Inside Scoop: Behind the Explosion of Surrogacy in the Ukraine
Bust or boon? The ethical and judicial practices of the recent increase in demand for Ukrainian surrogacy has made many headlines as of late, but what’s really behind this surprising upshot in demand? With every economic boom there are expected pitfalls and problems, and what can we expect to come of this recent change?
Reports circulate that demand for surrogacy in the Ukraine has increased by 1000% since 2016. Most attribute this to Asian countries, like Thailand, Nepal, and India closing surrogacy programs in light of allegations concerning abuse and exploitation of women. However, where there are desperate couples in dire need of a genetically linked child, there will be demand for surrogacy. In response to the destruction of the Asian market, Ukraine has poised itself as a prime leader in Europe’s Surrogacy Programs. Legislation, put in place in 2002, is a large contributor to this, making the process for both intended parents and surrogate mothers alike easier to reap the benefits that surrogacy has to offer.
In 2002, strict and explicit legislation concerning Ukraine’s surrogacy laws was enacted. Laws including forward thinking precedents on who the child legally belongs to and how the surrogate mothers will be compensated are just the start. Ukrainian law is much more clear than many other countries that offer surrogacy. Many European countries have fallen to chaos amidst severe and binding limitation on surrogacy laws. Aspects of Ukrainian law state, that in all circumstances the child belongs directly to the genetic parents, and at no time, nor in any situation is the surrogate mother allowed custody of the child. It even goes as far as to inhibit the surrogate mother from providing any genetic material towards the birth at all. Also, surrogate mother candidates must be in prime health, between the ages of 19-35, and already have at least one child of their own. Thus dispelling the long heard concern of surrogate mothers petitioning to keep the child after birth. In point of fact, since the advent of their surrogacy laws and the increase in demand for surrogates, the Ukraine has no reported incidences of surrogate mothers petitioning for custodial right at all. Which is an impressive feat, seeing as how, on average, there are an estimated 120 surrogate births in the Ukraine per year.A figure that is projected to rise by another 40% by the end of 2018.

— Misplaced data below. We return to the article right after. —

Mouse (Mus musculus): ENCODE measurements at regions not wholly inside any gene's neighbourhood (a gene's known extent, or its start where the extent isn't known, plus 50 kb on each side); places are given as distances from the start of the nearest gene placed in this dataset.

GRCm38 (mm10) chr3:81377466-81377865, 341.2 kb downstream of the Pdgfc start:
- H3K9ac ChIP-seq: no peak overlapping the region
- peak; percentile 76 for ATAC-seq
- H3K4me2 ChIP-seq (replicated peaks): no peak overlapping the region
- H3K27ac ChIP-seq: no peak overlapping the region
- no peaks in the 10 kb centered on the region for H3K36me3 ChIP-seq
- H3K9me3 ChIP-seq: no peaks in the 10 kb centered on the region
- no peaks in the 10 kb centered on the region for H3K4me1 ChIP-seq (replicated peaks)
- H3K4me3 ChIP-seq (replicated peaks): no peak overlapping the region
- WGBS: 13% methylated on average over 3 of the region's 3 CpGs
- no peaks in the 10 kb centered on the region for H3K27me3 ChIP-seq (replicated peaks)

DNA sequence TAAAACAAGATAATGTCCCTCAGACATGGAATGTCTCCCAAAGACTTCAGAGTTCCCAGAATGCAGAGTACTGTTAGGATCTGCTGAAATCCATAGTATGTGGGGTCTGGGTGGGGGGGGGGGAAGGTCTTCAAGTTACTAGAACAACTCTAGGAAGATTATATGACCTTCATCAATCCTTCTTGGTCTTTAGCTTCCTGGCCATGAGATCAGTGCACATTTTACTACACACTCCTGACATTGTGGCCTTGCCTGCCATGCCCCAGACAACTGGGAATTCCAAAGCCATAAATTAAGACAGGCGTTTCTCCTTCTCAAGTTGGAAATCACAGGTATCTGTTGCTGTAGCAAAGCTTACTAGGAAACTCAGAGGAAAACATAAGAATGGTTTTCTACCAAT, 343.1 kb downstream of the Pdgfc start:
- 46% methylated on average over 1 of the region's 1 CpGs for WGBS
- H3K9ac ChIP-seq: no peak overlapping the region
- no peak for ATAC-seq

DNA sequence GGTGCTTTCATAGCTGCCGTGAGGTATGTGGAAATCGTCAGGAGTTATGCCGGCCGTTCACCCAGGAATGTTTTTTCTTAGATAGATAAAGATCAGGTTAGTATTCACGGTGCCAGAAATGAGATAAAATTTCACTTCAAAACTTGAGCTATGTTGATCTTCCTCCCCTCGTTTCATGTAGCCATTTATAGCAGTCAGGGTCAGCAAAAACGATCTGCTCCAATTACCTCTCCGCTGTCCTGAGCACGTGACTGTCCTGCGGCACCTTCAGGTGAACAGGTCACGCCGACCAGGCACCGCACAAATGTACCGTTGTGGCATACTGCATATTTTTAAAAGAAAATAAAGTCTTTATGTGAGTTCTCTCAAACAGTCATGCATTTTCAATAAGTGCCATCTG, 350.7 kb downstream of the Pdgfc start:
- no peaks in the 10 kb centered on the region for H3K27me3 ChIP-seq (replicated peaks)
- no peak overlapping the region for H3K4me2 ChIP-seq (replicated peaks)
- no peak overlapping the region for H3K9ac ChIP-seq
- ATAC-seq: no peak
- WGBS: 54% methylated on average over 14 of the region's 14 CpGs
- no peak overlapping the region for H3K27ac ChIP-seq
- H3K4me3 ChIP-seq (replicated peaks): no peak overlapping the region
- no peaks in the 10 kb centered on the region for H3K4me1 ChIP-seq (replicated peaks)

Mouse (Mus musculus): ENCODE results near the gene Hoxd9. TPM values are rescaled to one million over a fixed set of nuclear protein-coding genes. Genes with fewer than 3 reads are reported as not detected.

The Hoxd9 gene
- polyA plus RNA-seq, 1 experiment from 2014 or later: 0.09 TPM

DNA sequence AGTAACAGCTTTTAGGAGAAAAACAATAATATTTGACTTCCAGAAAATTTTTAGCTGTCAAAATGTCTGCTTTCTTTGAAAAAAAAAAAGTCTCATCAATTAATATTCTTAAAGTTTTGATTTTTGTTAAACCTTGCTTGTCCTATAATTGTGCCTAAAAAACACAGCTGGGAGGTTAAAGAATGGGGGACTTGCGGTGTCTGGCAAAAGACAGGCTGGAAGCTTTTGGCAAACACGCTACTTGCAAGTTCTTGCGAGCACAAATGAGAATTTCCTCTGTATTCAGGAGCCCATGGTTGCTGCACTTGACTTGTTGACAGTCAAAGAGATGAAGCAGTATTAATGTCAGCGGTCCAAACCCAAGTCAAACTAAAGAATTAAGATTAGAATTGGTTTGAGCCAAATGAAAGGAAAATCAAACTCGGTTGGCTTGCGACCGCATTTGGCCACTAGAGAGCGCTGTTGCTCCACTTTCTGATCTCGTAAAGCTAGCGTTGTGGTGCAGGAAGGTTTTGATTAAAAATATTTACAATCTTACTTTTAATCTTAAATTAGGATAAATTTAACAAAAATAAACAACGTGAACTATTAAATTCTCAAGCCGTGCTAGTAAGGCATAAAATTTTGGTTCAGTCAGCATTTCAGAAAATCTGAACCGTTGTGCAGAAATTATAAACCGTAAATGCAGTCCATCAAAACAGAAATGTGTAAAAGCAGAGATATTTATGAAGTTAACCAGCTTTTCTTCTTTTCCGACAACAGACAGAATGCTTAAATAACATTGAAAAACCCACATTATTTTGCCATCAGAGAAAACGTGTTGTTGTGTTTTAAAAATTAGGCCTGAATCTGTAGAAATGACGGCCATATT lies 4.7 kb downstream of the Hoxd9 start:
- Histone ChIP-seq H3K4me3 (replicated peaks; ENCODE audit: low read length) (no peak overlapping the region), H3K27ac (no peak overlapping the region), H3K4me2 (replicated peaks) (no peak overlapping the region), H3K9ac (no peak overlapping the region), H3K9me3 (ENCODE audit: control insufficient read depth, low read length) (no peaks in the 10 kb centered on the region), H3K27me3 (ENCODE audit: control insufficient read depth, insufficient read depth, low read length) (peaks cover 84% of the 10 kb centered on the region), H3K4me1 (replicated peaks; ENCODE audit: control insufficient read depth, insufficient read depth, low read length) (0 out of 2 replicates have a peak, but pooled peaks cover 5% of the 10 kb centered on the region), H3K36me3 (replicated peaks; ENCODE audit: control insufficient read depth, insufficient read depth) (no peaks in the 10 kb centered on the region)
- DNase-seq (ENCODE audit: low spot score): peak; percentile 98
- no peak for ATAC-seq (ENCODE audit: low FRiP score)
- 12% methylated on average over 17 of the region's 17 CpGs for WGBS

Medical care is another encouraging factor in the burgeoning surrogacy industry. For surrogate mothers, regular check ups and full health consultations are required. Most surrogacy programs have contract agreements with specific medical centers ensuring the health and safety of both mother and child. With laws in place, surrogacy has quickly become an accepted topic of discussion amongst both the public and healthcare providers alike, spawning a plethora of new facilities that are made to specialize in the specific health concerns of surrogate mothers and intended parents. “Until recently, it was almost never discussed in Ukraine and people therefore did not think of surrogacy.” One doctor points out. “Now it is actively discussed in society and medical technology is evolving.” With this evolution comes the promise of new jobs, better equipment and facilities, and an increase in demand across the scientific medical spectrum.
Another enticing point is the price tag, or lack thereof. Surrogate programs in the Ukraine are roughly one third of what they would run in other countries. Willing mothers and a low cost for living expenses and medical fees ensure that that price tag should remain reduced compared to other countries that offer surrogacy programs.